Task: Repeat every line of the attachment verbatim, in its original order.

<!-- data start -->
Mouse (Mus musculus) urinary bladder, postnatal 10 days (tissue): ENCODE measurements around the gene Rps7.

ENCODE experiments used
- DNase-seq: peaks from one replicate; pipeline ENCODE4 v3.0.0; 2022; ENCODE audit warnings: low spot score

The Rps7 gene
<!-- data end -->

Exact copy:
Mouse (Mus musculus) urinary bladder, postnatal 10 days (tissue): ENCODE measurements around the gene Rps7.

ENCODE experiments used
- DNase-seq: peaks from one replicate; pipeline ENCODE4 v3.0.0; 2022; ENCODE audit warnings: low spot score

The Rps7 gene